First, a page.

Mars Sample Return Mission
Since 1996, NASA has successfully sent four robotically controlled rovers to Mars. And now, the agency wants to launch its first sample return mission— as soon as 2026.
"We will continue planning and developing the first round-trip mission to the Red Planet with Mars Sample Return," NASA chief Jim Bridenstine said in an official statement.
U.S. President Donald Trump revealed NASA's budget requests today for next year, accounting for $21 billion total. The request for the sample return mission to Mars was listed under "Moon to Mars" in the request, as Space.com reports — a section that highlighted the agency's needs for making human space exploration a reality.
Details are still sparse. The sample return mission would follow the deployment of the Mars 2020 rover mission next year, and NASA suggested the return mission could happen as early as 2026 in an official document.
"This time, when we go to the Moon, we will stay," said Bridenstine in the statement. "We will use what we learn as we move forward to the Moon to take the next giant leap – sending astronauts to Mars."
But 2026 is a very aggressive timeline: there's still a ton of work to be done.
"I think the earliest possible date that we could hope for sample return is 2029. I think that is tough," Michael Meyer, lead scientist for NASA's Mars Exploration Program, said during a Feb. 15 meeting, as quoted by Space.com. "I think the real answer may be 2031, and a lot of that depends on when we can get started."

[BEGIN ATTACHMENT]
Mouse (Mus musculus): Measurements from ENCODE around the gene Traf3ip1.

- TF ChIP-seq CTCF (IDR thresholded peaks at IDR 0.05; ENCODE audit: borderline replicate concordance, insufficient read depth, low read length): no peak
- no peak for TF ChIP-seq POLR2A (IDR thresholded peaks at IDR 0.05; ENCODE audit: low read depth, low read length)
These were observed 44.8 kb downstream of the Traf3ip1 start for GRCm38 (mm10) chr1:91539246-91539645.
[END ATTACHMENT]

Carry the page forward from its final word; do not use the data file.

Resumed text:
But First, the Moon
The real focus of the budget request seems to be the Moon, with lunar exploration accounting for more than $500 million. The budget also includes new lunar lander initiatives that could deliver cargo and eventually passengers to the Moon, and mentions plans for a Lunar Gateway that could act as a stepping stone to far more distant destinations.
Also important to note: none of these numbers are set in stone. Congress has yet to approve NASA's budget request.
READ MORE: NASA Is Finally Funding a Mars Sample Return Mission, But Details Are Slim [Space.com]
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